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Is it possible to calculate the difference between dates in years using regular means? Something like that

``````writeln(Date(1999, 3, 1).diffMonths(Date(1999, 1, 1)));
``````

At the same time, keep in mind that the month and day matter, because the difference between the year, taking into account the month that has not come, will be less.

My abilities are not yet enough to figure it out more elegantly.

```On Sat, Feb 10, 2024 at 03:53:09PM +0000, Alexander Zhirov via Digitalmars-d-learn wrote:
> Is it possible to calculate the difference between dates in years using regular means? Something like that
>
>
> ```
> writeln(Date(1999, 3, 1).diffMonths(Date(1999, 1, 1)));
> ```
>
> At the same time, keep in mind that the month and day matter, because the difference between the year, taking into account the month that has not come, will be less.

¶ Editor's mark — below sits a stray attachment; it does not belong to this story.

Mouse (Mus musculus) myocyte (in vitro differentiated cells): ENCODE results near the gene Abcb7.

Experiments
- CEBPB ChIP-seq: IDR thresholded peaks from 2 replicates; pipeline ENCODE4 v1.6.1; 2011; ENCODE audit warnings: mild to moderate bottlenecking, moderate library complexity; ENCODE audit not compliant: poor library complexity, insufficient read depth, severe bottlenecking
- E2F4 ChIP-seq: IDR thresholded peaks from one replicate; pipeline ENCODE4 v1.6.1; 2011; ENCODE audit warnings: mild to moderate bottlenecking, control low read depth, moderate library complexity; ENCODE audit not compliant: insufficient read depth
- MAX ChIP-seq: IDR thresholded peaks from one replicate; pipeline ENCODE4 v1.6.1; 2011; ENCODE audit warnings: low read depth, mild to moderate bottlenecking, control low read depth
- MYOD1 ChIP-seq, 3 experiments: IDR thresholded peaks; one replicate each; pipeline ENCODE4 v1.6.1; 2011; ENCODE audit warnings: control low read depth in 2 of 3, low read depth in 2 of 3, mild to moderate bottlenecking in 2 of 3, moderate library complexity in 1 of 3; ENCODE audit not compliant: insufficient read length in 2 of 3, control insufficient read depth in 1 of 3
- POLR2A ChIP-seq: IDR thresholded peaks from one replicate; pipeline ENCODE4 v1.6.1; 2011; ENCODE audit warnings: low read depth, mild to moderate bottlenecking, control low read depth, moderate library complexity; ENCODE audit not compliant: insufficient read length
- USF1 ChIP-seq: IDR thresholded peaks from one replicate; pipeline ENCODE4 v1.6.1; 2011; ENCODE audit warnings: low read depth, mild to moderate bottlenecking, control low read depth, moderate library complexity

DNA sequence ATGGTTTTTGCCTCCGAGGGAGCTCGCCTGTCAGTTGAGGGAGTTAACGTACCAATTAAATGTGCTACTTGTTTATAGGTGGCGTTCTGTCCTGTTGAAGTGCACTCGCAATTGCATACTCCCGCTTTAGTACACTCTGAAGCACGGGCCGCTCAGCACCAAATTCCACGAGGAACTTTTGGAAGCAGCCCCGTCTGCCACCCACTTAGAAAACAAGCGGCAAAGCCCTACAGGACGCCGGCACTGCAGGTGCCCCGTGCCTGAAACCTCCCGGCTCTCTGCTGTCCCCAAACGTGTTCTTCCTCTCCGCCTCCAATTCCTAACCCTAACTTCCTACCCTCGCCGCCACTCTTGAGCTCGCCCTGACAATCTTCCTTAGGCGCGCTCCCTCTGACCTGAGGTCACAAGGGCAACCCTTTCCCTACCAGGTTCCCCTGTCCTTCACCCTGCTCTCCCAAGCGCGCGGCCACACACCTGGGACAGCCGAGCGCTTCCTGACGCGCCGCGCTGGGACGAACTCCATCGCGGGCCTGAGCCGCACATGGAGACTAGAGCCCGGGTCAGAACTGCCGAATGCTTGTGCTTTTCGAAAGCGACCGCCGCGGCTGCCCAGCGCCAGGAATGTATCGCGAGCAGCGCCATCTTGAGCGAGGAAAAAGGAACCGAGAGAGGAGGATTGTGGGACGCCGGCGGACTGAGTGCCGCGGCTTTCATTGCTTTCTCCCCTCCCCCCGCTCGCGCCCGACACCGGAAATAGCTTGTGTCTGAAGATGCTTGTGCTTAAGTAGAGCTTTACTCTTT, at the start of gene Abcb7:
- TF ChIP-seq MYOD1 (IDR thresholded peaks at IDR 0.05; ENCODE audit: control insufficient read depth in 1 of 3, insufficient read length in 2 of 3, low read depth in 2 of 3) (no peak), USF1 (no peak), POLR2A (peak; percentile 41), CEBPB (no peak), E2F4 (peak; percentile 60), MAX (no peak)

>
> My abilities are not yet enough to figure it out more elegantly.

IIRC you can just subtract two DateTime's to get a Duration that you can then convert into whatever units you want.  Only thing is, in this case conversion to months may not work because months don't have a fixed duration (they can vary from 28 days to 31 days) so there is no "correct" way of computing it, you need to program it yourself according to the exact calculation you want.

T

--
PNP = Plug 'N' Pray
```

On Saturday, 10 February 2024 at 16:03:32 UTC, H. S. Teoh wrote:

>

On Sat, Feb 10, 2024 at 03:53:09PM +0000, Alexander Zhirov via Digitalmars-d-learn wrote:

>

Is it possible to calculate the difference between dates in years using regular means? Something like that

``````writeln(Date(1999, 3, 1).diffMonths(Date(1999, 1, 1)));
``````

At the same time, keep in mind that the month and day matter, because the difference between the year, taking into account the month that has not come, will be less.

My abilities are not yet enough to figure it out more elegantly.